The Eagle Intern Fellowship (EIF) provides financial support to Boston College undergraduates with demonstrated financial need who obtain summer internships with organizations that are not able to provide a salary. By eliminating financial barriers, this program provides an opportunity for you to explore your career interests and experience the world of work. Continue reading to learn about the summer internship experiences of previous EIF recipients.
Huel Cox III ‘23
Summer 2021 Intern at Dana-Farber
“During my time at Dana-Farber, I became familiar with a hard truth about science: everything will essentially never go right in a single day. I am not saying that “nothing ever goes right in science,” but simply the idea that it is a process of trial and failure is entirely accurate. As I committed almost all my time trying to get things to work and overcoming various setbacks, I developed an earnest and profound appreciation for when everything worked. This challenge seemed to be true of especially complex problems. For some projects, a new result and set of data would offer conclusive information to answer our questions. However, in the especially complicated projects, when things seemingly went right, the data we received simply added another layer of confusion, and the previously viable hypothesis were rendered improbable.
Initially, this aspect of our research was discouraging, but all that could be done was for us to persevere. Throughout the summer, I knew part of the reason I kept coming back was that that part of me just felt like a kid on a playground. For me, the science, learning, and protocols were simply fun, and I had an immeasurable sense of pride in the research. However, in reflection, I don’t think I ever considered why I loved coming to the lab and found so much personal satisfaction in doing research. Every morning, weekend, and evening I spent in the lab, no matter how distant, I was helping solve a problem that caused immeasurable pain and suffering. As I come to reflect on this belief, I find that at some level, I knew all of the trouble was more than worth it.”
Colin Lee ‘23
Summer 2021 Intern at Club Feast
“The most exciting project I worked on at Club Feast was re-designing the driver app. Similar to Uber Eats or DoorDash, Club Feast operates as a food delivery service where customers schedule meals to be delivered ahead of time, and drivers fulfill the orders. Since the orders are placed in advance, each driver route is optimized for efficiency and usually includes multiple pick-up and drop off locations. The main challenge with the driver app was figuring out how to balance functionality (scheduling shifts and displaying routes) with ease of use. The operations team, who interact with the drivers on a daily basis, informed us that many of the drivers are not the most familiar with mobile apps and were often confused with the current layout. Working closely with operations and product, the other user experience designers and I drafted multiple mock ups of potential layouts, customized to meet Club Feast’s specific needs. We also had to be aware of the complexity when it comes to implementation. We wanted to include live location tracking in our designs, but the engineers did not have enough time to implement this feature, and we had to work around this constraint as a result. Having good communication between the design team and engineering was key in reducing any confusion and unnecessary work that would possibly delay the rollout of the new driver app. Since Club Feast is a fast-growing startup, I was given a lot of responsibility even as an intern. I was a participant in the entire development stage from brainstorming to design review and gained valuable experience as a result!”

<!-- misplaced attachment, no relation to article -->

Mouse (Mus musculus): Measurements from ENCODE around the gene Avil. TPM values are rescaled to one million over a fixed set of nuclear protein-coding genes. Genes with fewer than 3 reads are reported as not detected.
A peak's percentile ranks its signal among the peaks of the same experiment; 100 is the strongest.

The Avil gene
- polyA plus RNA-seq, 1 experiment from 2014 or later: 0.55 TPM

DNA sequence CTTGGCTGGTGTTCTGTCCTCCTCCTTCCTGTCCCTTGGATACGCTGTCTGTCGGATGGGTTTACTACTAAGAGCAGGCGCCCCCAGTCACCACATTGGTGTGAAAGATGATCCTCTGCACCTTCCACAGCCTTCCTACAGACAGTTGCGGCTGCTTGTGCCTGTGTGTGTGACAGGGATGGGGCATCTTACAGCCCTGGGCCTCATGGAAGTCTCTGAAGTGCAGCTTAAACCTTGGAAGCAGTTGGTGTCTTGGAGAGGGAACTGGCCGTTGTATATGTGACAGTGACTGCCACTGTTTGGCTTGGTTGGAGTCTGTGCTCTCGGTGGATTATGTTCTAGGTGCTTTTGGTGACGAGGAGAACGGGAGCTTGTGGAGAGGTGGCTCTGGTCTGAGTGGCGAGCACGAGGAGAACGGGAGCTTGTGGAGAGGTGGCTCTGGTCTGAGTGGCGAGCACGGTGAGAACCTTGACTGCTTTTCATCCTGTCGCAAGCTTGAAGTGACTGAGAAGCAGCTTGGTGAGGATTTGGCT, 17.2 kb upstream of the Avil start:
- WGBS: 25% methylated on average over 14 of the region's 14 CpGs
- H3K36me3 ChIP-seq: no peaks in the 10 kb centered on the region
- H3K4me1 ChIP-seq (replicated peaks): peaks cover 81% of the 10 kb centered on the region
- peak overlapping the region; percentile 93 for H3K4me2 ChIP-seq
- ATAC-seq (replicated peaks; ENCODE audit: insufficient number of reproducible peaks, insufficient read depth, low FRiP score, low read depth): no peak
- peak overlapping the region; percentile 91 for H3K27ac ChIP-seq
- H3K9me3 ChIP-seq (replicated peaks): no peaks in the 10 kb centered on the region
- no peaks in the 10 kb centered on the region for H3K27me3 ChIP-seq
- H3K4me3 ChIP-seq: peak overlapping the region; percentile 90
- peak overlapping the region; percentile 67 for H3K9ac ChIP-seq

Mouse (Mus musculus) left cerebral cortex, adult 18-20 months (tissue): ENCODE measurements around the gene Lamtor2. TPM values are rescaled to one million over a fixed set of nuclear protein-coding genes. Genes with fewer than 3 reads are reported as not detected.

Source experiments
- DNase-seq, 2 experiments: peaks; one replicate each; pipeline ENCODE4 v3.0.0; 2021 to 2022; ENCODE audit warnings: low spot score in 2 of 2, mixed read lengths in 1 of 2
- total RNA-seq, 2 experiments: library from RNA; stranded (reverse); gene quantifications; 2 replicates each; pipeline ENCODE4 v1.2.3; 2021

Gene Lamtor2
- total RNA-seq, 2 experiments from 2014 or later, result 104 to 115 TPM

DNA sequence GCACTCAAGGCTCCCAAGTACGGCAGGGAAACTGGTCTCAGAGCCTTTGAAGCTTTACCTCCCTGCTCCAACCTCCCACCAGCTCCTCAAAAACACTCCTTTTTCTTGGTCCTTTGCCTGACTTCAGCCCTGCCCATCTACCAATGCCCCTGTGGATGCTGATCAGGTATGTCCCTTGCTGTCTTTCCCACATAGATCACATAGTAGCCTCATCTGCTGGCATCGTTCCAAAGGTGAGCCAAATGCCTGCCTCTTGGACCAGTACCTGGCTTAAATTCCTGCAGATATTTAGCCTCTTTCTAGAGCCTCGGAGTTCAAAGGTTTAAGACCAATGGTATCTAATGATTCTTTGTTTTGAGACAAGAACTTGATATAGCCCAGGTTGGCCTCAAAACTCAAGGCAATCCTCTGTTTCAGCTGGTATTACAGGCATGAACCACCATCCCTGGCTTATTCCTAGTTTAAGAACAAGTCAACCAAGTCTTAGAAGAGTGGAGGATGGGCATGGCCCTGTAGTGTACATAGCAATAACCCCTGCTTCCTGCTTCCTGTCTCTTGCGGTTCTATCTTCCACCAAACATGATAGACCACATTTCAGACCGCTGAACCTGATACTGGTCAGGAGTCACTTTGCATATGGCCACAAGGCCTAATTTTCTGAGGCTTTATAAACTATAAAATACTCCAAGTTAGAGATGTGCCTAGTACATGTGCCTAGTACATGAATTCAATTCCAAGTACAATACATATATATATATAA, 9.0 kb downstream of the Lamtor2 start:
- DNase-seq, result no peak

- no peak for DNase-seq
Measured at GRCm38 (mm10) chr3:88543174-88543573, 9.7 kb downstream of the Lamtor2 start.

Zosia Czerwinski ‘23
Summer 2021 Intern at Voiz
“When I first began interning at Voiz as a sustainability analyst, I didn’t know what to expect in terms of engagement from myself and the community. At this point in the year, I was all too familiar with the long and awkward silences that fill a zoom room when no one wants to participate, and to be honest, I anticipated quite a few of those in a completely virtual internship. It turned out that I was entirely wrong. My Voiz internship courses were filled with rich discussion surrounding the climate crisis and unethical industry practices that permeate production chains around the world. I gained new perspectives from students hailing from all different corners of the world, and found that everyone was genuinely excited to connect with like-minded environmentalists, even if we would never get the chance to meet face-to-face. By the time the sustainability course ended, many of my peers and I were hesitant to leave the community we had created over the past 8 weeks. Thankfully, everyone at Voiz is given the opportunity to extend their internship following the analyst course. I had the chance to join one of Voiz’s many advocacy teams, and truly valued the flexibility I was given to find my niche within the organization as part of the editorial team. This new role allowed me to combine my love of writing with my passion for sustainability, and challenged me to consider how such a daunting and looming threat like climate change can effectively be communicated to everyday consumers. Furthermore, in writing editorial pieces I was able to delve deeper into certain environmental topics that I knew little about, like the ecological impact of NFTs and cryptocurrencies.”